Account Takeover Fraud , Cybercrime , Fraud Management & Cybercrime

Massachusetts Man Pleads Guilty in SIM Swapping Case

DOJ: Declan Harrington and Others Stole $530,000 Worth of Cryptocurrency
Massachusetts Man Pleads Guilty in SIM Swapping Case

A Massachusetts man who used SIM swapping and other account takeover techniques to target business executives and steal more than $530,000 worth of cryptocurrency has pleaded guilty to several federal charges, according to the Department of Justice.

See Also: Check Kiting In The Digital Age

Declan Harrington, 21, pleaded guilty last week to five counts of wire fraud and one count each of conspiracy, computer fraud and abuse, and aggravated identity theft, federal prosecutors say.

The most serious of the charges, wire fraud, carries a maximum 20-year sentence and a $250,000 fine. A sentencing date for Harrington has not been scheduled.

Harrington, along with another Massachusetts resident, Eric Meiggs, were arrested by the FBI in November 2019 after the two allegedly targeted 10 executives who worked for blockchain companies and cryptocurrency exchanges or who published guides and advice about virtual currencies and digital wallets, according to the U.S. Attorney's Office for the District of Massachusetts, which is overseeing the case (see: DOJ: Pair Used SIM Swapping Scam to Steal Cryptocurrency).

Harrington and Meiggs targeted these executives because they "likely had significant amounts of cryptocurrency," prosecutors say. Many of the victims also had significant social media followings, according to the Justice Department.

Meiggs pleaded guilty to seven federal criminal charges in April, including conspiracy, wire fraud, computer fraud and abuse, and aggravated identity theft, according to the Justice Department. He is scheduled to be sentenced on May 24, 2022.

SIM Swapping

Between November 2017 and their arrest in November 2019, Meiggs and Harrington allegedly used a number of account takeover techniques to compromise victims' email accounts, including Yahoo Mail and Gmail, as well as social media accounts, such as Facebook, Twitter and Instagram, according to the federal indictment in the case.

In several of the cases investigated by the Justice Department and the FBI, Meiggs and Harrington appeared to favor SIM swapping techniques to target their victims, according to the indictment. These attacks started by convincing a mobile operator's customer service employee to move a cellphone number to a different SIM card - a swap - or port it to another carrier.

Once they had swapped SIM cards, Meiggs and Harrington would pose as one of the victims and then contact online service providers to request a password reset be sent to the compromised phone number, the indictment alleges.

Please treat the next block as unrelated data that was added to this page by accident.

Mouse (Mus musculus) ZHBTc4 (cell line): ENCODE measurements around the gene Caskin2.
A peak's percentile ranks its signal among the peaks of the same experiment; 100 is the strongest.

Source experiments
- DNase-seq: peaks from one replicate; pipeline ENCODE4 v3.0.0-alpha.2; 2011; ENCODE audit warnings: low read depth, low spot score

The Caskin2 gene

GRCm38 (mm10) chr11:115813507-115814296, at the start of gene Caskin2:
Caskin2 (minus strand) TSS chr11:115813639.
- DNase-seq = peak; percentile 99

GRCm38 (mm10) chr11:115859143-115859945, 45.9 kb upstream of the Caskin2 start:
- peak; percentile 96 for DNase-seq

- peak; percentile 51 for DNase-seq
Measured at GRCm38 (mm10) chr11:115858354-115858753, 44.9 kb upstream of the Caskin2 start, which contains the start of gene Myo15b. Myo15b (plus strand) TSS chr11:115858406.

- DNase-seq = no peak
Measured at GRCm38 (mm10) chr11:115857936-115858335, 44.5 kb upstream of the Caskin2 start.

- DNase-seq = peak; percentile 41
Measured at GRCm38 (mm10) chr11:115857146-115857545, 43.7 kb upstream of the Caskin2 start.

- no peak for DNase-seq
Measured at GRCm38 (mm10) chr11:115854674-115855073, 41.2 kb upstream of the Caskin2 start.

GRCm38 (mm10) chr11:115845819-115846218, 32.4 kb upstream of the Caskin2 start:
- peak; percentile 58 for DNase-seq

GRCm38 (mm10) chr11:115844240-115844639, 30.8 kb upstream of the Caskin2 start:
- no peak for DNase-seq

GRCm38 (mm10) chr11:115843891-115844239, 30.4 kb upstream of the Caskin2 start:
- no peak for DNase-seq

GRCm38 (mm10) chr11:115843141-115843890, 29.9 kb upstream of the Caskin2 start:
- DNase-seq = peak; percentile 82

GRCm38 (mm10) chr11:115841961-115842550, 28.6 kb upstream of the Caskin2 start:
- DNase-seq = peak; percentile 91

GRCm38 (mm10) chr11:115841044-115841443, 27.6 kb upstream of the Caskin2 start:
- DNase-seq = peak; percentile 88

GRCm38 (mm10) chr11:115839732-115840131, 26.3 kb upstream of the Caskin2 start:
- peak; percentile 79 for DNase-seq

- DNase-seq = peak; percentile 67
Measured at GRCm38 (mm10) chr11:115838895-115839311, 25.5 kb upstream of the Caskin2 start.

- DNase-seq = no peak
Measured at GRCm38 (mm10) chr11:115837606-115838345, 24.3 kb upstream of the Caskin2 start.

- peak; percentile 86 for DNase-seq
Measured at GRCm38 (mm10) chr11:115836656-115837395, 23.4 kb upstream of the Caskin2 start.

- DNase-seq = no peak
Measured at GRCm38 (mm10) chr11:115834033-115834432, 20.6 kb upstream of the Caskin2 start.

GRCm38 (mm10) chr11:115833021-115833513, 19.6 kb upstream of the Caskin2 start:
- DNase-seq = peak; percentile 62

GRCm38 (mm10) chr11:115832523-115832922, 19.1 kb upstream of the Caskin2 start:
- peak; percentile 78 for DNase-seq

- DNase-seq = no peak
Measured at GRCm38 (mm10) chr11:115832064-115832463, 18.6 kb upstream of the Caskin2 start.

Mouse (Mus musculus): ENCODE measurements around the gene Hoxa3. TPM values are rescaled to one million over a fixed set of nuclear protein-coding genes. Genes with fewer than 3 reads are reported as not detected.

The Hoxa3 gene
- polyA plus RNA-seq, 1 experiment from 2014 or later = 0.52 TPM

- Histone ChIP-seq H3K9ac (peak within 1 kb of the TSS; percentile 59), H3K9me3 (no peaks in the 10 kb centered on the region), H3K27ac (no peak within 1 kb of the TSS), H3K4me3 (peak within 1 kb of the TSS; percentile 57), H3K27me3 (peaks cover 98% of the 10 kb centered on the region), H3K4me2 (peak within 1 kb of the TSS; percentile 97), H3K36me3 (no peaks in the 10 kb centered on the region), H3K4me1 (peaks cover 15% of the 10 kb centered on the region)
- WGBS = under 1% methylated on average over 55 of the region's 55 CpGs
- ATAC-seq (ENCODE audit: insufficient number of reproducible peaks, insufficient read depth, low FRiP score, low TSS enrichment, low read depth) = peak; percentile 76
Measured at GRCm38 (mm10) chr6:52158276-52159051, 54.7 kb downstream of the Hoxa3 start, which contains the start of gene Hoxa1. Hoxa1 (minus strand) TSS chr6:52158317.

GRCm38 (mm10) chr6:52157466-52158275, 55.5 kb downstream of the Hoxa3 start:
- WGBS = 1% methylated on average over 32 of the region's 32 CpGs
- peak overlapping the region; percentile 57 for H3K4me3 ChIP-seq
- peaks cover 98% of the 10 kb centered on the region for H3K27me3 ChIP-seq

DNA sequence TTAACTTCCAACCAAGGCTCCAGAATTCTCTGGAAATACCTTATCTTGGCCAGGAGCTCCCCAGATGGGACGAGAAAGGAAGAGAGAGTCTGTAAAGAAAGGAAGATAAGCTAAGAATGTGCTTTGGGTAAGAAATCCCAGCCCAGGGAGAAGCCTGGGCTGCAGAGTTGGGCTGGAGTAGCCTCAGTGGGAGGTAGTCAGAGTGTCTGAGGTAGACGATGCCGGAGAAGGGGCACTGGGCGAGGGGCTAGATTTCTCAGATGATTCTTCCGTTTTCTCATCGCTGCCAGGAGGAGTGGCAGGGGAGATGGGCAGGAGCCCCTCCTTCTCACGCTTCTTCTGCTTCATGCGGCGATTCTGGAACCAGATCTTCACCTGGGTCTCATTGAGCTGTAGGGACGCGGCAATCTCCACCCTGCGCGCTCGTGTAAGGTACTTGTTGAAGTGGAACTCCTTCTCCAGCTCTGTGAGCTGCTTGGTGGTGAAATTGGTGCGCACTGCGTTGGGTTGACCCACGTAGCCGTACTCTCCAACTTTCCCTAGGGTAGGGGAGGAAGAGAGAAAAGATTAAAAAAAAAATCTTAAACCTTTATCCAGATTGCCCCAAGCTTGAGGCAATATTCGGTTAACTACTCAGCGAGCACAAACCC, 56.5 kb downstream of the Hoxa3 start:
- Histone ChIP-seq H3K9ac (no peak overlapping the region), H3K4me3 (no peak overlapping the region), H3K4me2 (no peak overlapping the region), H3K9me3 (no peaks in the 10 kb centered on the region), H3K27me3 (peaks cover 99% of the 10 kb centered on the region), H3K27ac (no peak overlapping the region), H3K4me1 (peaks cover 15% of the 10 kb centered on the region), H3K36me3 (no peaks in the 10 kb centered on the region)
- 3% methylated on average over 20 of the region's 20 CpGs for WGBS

After the passwords were reset, Meiggs and Harrington allegedly began taking over email and social media accounts. In one incident, the two men hacked into a victim's Coinbase accounts - a type of digital wallet that can be used to buy, sell and store various cryptocurrencies - to steal about $200,000 in virtual currency, according to the indictment.

In another incident, the two men allegedly used one victim's compromised Facebook account to send messages to a number of his contacts and businesses associates. Once these messages had been sent, Meiggs and Harrington were able to persuade one of these contacts to transfer about $100,000 in cryptocurrency to an account that they controlled, federal prosecutors say.

Meiggs and Harrington also allegedly resorted to threats in some instances. In one case, they threatened to kill the wife of one victim if he didn't divulge the password for his Instagram accounts, according to the indictment.

Other Cases

While Meiggs and Harrington were arrested in November 2019, the issue of using SIM swapping to steal cryptocurrency and take over accounts grabbed headlines in July 2020, when three people, including a Florida teenager, were charged in connection with the hacking of 130 high-profile Twitter accounts - including those belonging to Bill Gates, Barack Obama and Joe Biden - to pull off a cryptocurrency scam.

In that case, the three suspects allegedly gained control of several high-profile Twitter accounts, reportedly by using phone phishing and SIM swapping techniques, and sent fake messages to steal about $120,000 in bitcoin from victims. It's also believed that the suspects gained access to some Twitter account user data, including information stored in the Direct Message feature (see: Twitter Hack: Suspects Left Easy Trail for Investigators).

In March, the teenager in that case, Graham Ivan Clark, who is now 18, pleaded guilty to multiple charges and was sentenced to three years in a juvenile facility, according to Florida officials.

In a separate case, police in Europe arrested 10 individuals in February suspected of being part of an international gang that targeted U.S. celebrities by taking control of their phone numbers and using SIM swaps to steal large amounts of cash and cryptocurrency (see: SIM-Swapping Hackers Steal Celebrities' Cryptocurrency).

About the Author

Scott Ferguson

Scott Ferguson

Former Managing Editor, GovInfoSecurity, ISMG

Ferguson was the managing editor for the media website at Information Security Media Group. Before joining ISMG, he was editor-in-chief at eWEEK and director of audience development for InformationWeek. He's also written and edited for Light Reading, Security Now, Enterprise Cloud News, TU-Automotive, Dice Insights and

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